Combined effects of physical activity, dietary isoflavones and 17beta-estradiol on movement drive, body weight and bone mineral density in ovariectomized female rats.Planta Med 2006; 72(6):484-7PM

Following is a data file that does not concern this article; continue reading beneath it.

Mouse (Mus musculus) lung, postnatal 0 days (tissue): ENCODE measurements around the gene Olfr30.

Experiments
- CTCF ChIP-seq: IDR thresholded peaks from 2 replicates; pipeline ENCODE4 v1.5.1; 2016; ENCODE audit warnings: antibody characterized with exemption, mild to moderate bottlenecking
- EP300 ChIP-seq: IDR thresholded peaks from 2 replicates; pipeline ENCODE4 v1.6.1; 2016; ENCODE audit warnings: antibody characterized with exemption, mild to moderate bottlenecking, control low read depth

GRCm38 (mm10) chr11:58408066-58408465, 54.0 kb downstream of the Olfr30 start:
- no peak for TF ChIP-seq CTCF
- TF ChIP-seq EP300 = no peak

Reduced estrogen levels occurring during menopause in woman are accompanied by a variety of disorders, e. g., hot flushes, depressions, osteoporosis, increase of body weight, and reduced movement drive. In this study we investigated the combined effects of physical activity, estradiol substitution, and a phytoestrogen-rich diet on bone mineral density, increase of body weight, and movement drive in an animal model. Ovariectomized (OVX) female Wistar rats were either fed an isoflavone-rich diet (IRD) or substituted with 17beta-estradiol (E2) for 3 months. Sham-operated rats (Sham) and vehicle-treated OVX animals served as controls. One half of the animals had the opportunity of voluntary wheel running. OVX rats displayed an eight times lower movement activity than Sham animals. E2 treatment, but not IRD, significantly increased the movement activity of OVX rats. During 3 months the lowest increase of body weight was observed in Sham animals, the highest rate in OVX animals. Along with running activity E2 treatment, but not IRD, also lowered the increase of body weight significantly compared to OVX animals. Bone mineral density (BMD) in the trabecular area of the tibia was strongly reduced in OVX rats compared to Sham animals. In contrast to IRD, E2 substitution resulted in a protection of BMD in this area compared to OVX animals. Our data demonstrate that body weight, movement drive, and BMD are positively influenced by E2. The steroid estrogen acts in the trabecular area of the tibia in a bone-protective manner, increases movement drive and antagonizes the increase of body weight. All these effects could not be observed in animals fed an isoflavone-rich diet.